To the Other Side
The Fellowship | May 16, 2018
Pierre Piton was born to a ship captain in the town of Le Havre, France. But Pierre’s father was not a kind parent, and the boy ran away at the age of 16 to escape the violent abuse. Little did Pierre know that he would soon help others escape violence, as well.
Without a loving home, Pierre soon came to see the Protestant Scout movement as his family. Pastor Edouard Theis, who would also be named a Righteous Gentile, hired Pierre as a dormitory counselor. And in August 1942, the church leader’s also tasked the young man with escorting Jewish families into the town so that they could be hidden from the Nazis.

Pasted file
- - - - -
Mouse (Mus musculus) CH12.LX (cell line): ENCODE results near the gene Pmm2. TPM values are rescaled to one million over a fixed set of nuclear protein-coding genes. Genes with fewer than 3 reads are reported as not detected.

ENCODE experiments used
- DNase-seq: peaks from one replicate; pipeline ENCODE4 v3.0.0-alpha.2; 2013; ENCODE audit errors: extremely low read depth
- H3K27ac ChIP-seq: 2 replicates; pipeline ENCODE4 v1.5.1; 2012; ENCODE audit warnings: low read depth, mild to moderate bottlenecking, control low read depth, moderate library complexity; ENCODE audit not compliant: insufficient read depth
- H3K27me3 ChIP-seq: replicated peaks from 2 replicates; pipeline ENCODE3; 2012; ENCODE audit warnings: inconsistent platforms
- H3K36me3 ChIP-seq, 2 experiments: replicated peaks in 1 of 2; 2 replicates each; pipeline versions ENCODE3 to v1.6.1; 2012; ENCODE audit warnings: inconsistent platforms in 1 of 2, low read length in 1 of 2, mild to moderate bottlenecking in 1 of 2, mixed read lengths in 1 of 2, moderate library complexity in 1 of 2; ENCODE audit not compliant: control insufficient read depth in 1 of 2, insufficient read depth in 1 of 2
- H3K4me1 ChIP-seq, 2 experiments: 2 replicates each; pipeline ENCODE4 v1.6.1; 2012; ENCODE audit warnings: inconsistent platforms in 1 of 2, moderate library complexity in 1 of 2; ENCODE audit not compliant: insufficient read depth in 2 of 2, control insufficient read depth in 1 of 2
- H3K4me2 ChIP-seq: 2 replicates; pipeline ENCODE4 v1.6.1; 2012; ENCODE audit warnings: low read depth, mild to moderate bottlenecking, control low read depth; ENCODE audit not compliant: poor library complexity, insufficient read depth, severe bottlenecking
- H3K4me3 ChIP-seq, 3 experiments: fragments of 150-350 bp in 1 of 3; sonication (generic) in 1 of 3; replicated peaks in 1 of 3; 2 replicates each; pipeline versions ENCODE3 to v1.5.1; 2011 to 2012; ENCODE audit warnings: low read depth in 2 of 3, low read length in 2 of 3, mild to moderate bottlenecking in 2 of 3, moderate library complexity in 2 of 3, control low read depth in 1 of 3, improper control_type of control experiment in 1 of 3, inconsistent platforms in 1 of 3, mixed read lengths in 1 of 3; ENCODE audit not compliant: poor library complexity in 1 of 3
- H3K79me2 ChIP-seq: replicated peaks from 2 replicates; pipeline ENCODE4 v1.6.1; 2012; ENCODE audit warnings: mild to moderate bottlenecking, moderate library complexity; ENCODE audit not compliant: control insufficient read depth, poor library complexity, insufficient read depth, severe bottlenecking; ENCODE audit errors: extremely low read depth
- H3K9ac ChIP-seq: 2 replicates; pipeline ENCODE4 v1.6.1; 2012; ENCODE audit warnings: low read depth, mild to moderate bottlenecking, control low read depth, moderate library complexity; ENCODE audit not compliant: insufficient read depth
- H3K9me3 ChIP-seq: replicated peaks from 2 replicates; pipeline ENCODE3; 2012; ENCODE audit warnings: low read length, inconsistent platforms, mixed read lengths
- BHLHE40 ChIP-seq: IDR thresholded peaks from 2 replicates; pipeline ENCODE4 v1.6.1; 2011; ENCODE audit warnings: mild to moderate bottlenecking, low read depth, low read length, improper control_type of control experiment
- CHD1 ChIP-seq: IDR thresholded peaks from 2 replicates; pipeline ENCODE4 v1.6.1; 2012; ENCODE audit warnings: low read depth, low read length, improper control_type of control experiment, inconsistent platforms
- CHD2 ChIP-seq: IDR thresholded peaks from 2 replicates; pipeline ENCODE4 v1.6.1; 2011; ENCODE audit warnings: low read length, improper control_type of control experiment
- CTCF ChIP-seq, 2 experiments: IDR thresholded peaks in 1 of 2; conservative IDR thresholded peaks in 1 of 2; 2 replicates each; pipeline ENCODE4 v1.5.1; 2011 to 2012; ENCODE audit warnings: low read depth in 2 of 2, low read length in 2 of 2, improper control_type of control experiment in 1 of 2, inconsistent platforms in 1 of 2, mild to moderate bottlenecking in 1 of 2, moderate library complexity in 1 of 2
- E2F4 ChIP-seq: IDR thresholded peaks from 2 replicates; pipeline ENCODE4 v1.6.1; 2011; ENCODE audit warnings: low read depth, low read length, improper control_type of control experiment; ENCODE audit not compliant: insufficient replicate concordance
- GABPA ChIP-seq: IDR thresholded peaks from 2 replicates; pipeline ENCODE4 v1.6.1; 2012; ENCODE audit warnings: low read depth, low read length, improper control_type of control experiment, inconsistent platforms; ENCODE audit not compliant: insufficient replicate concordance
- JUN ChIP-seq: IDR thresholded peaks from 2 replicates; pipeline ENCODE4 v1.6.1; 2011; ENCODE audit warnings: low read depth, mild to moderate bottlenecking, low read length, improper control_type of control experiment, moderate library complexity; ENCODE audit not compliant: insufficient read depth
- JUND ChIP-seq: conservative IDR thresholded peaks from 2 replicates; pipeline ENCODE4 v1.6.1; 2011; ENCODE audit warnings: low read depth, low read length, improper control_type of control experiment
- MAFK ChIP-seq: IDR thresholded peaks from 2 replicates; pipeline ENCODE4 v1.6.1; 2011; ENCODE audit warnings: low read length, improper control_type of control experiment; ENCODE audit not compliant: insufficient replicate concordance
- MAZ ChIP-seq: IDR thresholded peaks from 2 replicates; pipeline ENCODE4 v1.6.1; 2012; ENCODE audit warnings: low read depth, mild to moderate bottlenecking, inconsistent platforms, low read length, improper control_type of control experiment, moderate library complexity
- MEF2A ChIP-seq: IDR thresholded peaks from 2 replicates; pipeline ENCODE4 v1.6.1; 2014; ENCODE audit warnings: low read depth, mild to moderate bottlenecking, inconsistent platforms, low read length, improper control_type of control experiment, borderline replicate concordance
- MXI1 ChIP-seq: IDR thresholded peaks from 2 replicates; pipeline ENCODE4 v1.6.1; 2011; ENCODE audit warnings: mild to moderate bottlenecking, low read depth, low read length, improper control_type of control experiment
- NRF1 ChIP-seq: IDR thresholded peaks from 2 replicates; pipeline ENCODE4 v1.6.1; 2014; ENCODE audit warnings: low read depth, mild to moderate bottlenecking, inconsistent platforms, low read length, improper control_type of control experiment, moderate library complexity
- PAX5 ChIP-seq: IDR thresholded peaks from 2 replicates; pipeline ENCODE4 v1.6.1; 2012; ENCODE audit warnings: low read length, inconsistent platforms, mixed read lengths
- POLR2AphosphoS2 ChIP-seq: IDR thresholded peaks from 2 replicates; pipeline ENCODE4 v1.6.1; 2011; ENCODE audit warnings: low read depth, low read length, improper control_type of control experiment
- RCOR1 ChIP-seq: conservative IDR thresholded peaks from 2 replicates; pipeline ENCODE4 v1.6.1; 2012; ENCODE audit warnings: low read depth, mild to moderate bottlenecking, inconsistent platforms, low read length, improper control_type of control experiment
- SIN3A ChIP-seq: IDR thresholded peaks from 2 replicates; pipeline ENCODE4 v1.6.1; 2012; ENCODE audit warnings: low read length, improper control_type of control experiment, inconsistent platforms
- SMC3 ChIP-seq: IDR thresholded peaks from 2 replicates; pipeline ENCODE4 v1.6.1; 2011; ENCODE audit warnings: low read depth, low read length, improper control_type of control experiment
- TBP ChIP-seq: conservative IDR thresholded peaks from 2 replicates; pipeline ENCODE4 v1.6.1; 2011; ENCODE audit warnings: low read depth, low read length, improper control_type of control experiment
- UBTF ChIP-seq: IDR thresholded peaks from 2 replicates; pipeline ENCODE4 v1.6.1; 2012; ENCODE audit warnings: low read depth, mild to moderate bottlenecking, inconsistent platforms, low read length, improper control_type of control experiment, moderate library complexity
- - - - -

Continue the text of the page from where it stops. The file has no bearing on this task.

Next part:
Wearing his scout uniform, Pierre soon began leading Jewish refugees to safety in Switzerland. The young man would lead them by train and by bus to the border. There, a Catholic priest named Marius Jolivet, also a Righteous Gentile, would monitor the border guards. When the coast was clear, Pierre would lift the barbed-wire fence so that the Jews could crawl to the other side to safety.
Pierre carried out 20 successful smuggling missions before he and the three Jews who were with him were caught by the border patrol. The four were imprisoned for three months before a French policeman released them, telling Pierre, “I know everything you did. I congratulate you and am releasing you. But I am asking you to stop this work!”
But the work that Pierre did, with the help of other caring Christians, saved the lives of Jews who the Nazis surely would have murdered. And for this work, Pierre Piton was named Righteous Among the Nations on May 16, 1989.